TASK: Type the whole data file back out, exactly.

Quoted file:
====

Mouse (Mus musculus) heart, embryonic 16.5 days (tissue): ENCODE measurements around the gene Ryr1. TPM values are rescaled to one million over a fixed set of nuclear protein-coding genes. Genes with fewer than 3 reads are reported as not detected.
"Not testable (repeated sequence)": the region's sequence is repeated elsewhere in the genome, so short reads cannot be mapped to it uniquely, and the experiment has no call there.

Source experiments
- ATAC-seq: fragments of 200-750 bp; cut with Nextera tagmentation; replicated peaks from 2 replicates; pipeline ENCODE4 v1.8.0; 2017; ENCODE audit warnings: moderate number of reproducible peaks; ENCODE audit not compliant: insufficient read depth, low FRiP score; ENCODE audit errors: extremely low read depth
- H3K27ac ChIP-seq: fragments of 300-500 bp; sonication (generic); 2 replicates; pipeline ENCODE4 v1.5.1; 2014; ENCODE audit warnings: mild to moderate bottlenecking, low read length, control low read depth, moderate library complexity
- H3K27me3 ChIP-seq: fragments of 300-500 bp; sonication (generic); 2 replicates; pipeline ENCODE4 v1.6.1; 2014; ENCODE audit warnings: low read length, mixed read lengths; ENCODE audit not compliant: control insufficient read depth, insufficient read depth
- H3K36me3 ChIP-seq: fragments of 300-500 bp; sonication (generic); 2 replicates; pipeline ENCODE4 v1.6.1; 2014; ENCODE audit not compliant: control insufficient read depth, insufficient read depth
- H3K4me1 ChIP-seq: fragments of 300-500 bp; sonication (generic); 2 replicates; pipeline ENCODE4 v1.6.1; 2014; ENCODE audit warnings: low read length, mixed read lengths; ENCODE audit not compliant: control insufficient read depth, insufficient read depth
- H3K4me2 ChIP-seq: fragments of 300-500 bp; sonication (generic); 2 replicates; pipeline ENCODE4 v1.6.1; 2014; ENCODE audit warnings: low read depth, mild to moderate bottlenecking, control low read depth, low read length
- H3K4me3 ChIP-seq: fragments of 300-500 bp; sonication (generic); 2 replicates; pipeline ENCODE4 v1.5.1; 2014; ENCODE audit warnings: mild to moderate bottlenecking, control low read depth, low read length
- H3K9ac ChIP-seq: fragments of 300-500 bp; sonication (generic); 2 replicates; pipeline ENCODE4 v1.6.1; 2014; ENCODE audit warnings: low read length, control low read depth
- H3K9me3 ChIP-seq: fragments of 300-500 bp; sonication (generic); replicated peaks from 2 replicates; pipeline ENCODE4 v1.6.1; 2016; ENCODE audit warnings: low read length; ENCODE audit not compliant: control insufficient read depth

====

Mouse (Mus musculus) heart, embryonic 16.5 days (tissue): ENCODE measurements around the gene Ryr1. TPM values are rescaled to one million over a fixed set of nuclear protein-coding genes. Genes with fewer than 3 reads are reported as not detected.
"Not testable (repeated sequence)": the region's sequence is repeated elsewhere in the genome, so short reads cannot be mapped to it uniquely, and the experiment has no call there.

Source experiments
- ATAC-seq: fragments of 200-750 bp; cut with Nextera tagmentation; replicated peaks from 2 replicates; pipeline ENCODE4 v1.8.0; 2017; ENCODE audit warnings: moderate number of reproducible peaks; ENCODE audit not compliant: insufficient read depth, low FRiP score; ENCODE audit errors: extremely low read depth
- H3K27ac ChIP-seq: fragments of 300-500 bp; sonication (generic); 2 replicates; pipeline ENCODE4 v1.5.1; 2014; ENCODE audit warnings: mild to moderate bottlenecking, low read length, control low read depth, moderate library complexity
- H3K27me3 ChIP-seq: fragments of 300-500 bp; sonication (generic); 2 replicates; pipeline ENCODE4 v1.6.1; 2014; ENCODE audit warnings: low read length, mixed read lengths; ENCODE audit not compliant: control insufficient read depth, insufficient read depth
- H3K36me3 ChIP-seq: fragments of 300-500 bp; sonication (generic); 2 replicates; pipeline ENCODE4 v1.6.1; 2014; ENCODE audit not compliant: control insufficient read depth, insufficient read depth
- H3K4me1 ChIP-seq: fragments of 300-500 bp; sonication (generic); 2 replicates; pipeline ENCODE4 v1.6.1; 2014; ENCODE audit warnings: low read length, mixed read lengths; ENCODE audit not compliant: control insufficient read depth, insufficient read depth
- H3K4me2 ChIP-seq: fragments of 300-500 bp; sonication (generic); 2 replicates; pipeline ENCODE4 v1.6.1; 2014; ENCODE audit warnings: low read depth, mild to moderate bottlenecking, control low read depth, low read length
- H3K4me3 ChIP-seq: fragments of 300-500 bp; sonication (generic); 2 replicates; pipeline ENCODE4 v1.5.1; 2014; ENCODE audit warnings: mild to moderate bottlenecking, control low read depth, low read length
- H3K9ac ChIP-seq: fragments of 300-500 bp; sonication (generic); 2 replicates; pipeline ENCODE4 v1.6.1; 2014; ENCODE audit warnings: low read length, control low read depth
- H3K9me3 ChIP-seq: fragments of 300-500 bp; sonication (generic); replicated peaks from 2 replicates; pipeline ENCODE4 v1.6.1; 2016; ENCODE audit warnings: low read length; ENCODE audit not compliant: control insufficient read depth